Beverley Ishmael: Well there’s not a day that goes by where a woman isn’t being harassed or sexually assaulted. We feel its very important to sing about things like this. If you ain’t adding value to the music industry, I feel like you need to quit.

tutsbedroom

The next step for The Tuts is obviously your UK tour. Where are you most looking forward to playing?

Nadia Javed: I think the London show is gonna be the most epic. I think about it everyday. We’re also close to selling out. All our close friends, family, fans will be there. It’s gonna be a special night. Hopefully, I won’t be too high on adrenaline and will be able to control my energy. The last London show was too overwhelming for me to the point where I couldn’t enjoy the show. I think I need to meditate before I go up because I was so hyper it was dangerous.

Harriet Doveton: Yes the tour! Oh my god, everywhere. I love going up North. But its exciting to play some places we haven’t played that many times. Like Southampton and Cardiff. I’m looking forward to seeing all the familiar and new faces at the shows, and that a bunch of the support bands are my mates and their music deserves to be heard! We handpicked the support acts ourselves. Crywank, Personal Best, Joyce Delaney, Milk Crimes, Taco Hell, Happy Accidents! What a list. Some of the stars of the DIY punk scene.

Beverley Ishmael: I really love playing Brighton! I have good memories of playing shows there.

One of the lyrics on your album is ‘I will steal your girl fans’ – how have young women responded to The Tuts? Do you have a broad fanbase?

Nadia Javed: Young women are energised by us, they love it! We get messages from young girls telling us we’ve given them the confidence to stand up against bullies, to pick up instruments and basically empower them to full fill what they lacked confidence in doing. This means the world to us. It’s our duty to empower women and victimised groups. After we toured with Kate Nash we got a lot of young fans but we also have a middle aged man fan base from when we toured with The Selecter. We love our fans but I would love to reach out to a younger audience of bad assss feminists. I feel like the only way of getting to this type of audience is by supporting a young established artist.

Harriet Doveton: Yes, I want to steal ALL the boy bands girl fans!! They deserve to be ours! These girls need to see more women on stage. Imagine what it could do for them and their self esteem. Our fan base is broad, a lot of middle aged punk and ska fans, a collection of punks our age, indie poppers and teen girls!

Beverley Ishmael: Hahaha our fan base is dads and daughters.

Who would The Tuts most like to share a stage with?

Nadia Javed: Currently I would really like to share a stage with Charli XCX she’s half Indian like me, her attitude is great, she’s strong, fierce and has catchy pop anthems with zero fucks given attitude. I LOVE HER.

Harriet Doveton: Paramore or Charli XCX!

 Beverley Ishmael: I would love to share the stage with Beyoncé. I don’t know what we would do though. I’d just be on the stage while I watch her do her thing.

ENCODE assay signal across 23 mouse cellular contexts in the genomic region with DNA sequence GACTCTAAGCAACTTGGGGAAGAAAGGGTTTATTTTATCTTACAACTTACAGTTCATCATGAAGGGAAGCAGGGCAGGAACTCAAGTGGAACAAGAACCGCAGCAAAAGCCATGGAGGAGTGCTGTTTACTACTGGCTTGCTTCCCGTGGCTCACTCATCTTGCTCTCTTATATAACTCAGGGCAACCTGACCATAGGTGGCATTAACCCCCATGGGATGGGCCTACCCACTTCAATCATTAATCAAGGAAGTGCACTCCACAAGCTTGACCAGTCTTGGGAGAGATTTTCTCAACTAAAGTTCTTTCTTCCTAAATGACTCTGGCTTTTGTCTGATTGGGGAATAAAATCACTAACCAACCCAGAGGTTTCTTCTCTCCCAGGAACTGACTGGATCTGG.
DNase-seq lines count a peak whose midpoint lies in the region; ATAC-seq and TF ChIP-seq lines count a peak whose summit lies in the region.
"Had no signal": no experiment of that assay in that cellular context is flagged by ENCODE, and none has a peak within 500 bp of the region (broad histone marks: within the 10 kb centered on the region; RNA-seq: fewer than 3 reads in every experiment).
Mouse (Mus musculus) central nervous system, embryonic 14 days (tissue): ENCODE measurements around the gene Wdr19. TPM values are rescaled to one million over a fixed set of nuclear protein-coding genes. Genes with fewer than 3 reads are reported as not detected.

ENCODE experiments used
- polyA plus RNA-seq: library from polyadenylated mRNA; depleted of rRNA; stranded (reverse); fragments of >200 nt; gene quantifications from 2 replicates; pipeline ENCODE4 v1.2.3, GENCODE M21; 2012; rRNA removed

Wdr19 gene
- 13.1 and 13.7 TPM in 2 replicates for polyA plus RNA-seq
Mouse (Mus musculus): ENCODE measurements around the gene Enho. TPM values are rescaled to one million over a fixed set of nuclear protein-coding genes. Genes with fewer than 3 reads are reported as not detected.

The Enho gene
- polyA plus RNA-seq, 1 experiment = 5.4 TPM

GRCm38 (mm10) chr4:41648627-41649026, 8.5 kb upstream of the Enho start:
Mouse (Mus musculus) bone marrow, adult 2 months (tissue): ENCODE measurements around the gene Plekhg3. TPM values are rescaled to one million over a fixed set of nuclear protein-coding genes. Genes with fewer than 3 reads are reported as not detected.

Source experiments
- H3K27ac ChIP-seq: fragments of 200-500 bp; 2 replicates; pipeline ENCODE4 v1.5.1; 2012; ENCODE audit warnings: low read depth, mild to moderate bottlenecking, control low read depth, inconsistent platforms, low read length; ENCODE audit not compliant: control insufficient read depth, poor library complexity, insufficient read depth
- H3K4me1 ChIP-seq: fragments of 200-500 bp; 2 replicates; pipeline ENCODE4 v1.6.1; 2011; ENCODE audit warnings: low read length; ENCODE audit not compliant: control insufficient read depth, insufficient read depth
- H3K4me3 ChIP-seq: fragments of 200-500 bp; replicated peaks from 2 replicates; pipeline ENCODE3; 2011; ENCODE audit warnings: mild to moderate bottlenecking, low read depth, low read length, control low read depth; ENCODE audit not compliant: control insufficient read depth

How do The Tuts plan on achieving world domination from here onwards?

Nadia Javed: We would like to tour with another major band or artist that has a younger audience with lots of girl fans. We’re gonna carry on doing what we’re doing so keep reaching out to various press etc. to get on as many platforms. But personally I want to develop as a songwriter and really get into working on songs for the second album. We’re gonna carry on being amazing, blowing up stages and steadily reach world domination on our own upward success.

Harriet Doveton: We have BIG plans that we can not yet reveal. But in the mean time, our album is going to lead us to where we need to be. Plus we want to get on loads more festivals next year, even just for the bantz! Tuts do festivals the way festivals should be done. Play an out of control show, get wild at the merch table, find men to take the piss out of, and run around hyped on sugar.

 Beverley Ishmael: Not get pregnant!

 

Update Your Brain is out on 8th September, on Doveton Records.

Jeremy Corbyn supporters have been demonised from the word go

First published by International Business Times UK on 17th August 2016

Despite the Conservative Party’s success in leading Britain into the disaster of Brexit, the complete lack of responsibility taken by the three key figures in the Brexit campaign (Johnson, Farage and Gove), the very public mess of professional backstabbings that followed, and the fact that Theresa May, a politician will a clear disregard for basic human rights, is ensconced in Number 10, all eyes seem to be on the Labour Party’s struggles.

Jeremy Corbyn and his supporters have been unfairly demonized by the Parliamentary Labour Party (PLP) and by comfortable, London-based political pundits since the outset. His inclusion on the leadership ballot in June last year was viewed as an indulgence, a foolish little outing for an ageing, left-wing politician, and his unprecedented win saw hackles rise within the party and across the media landscape. Even the ‘ethical’ and purportedly left-wing Guardian would not give their support to Corbyn.

Corbyn has been forced to battle on all fronts, taking on not only the Tories, but his own party who have hardly covered themselves with glory during this episode in Labour’s history. Accusations from leadership contender Owen Smith in today’s BBC hustings debate that Corbyn has failed to work with his colleagues are truly laughable, as Corbyn’s only crime towards the PLP has been to be voted leader (with the biggest mandate in Labour Party history). Mass resignations, open disloyalty and barbed comments to the media were carried out by anti-Corbyn Labour MPs and the responsibility for these actions sits squarely on their shoulders. They have shown a remarkable disrespect for the Labour members and supporters who voted overwhelmingly to elect Mr Corbyn as leader.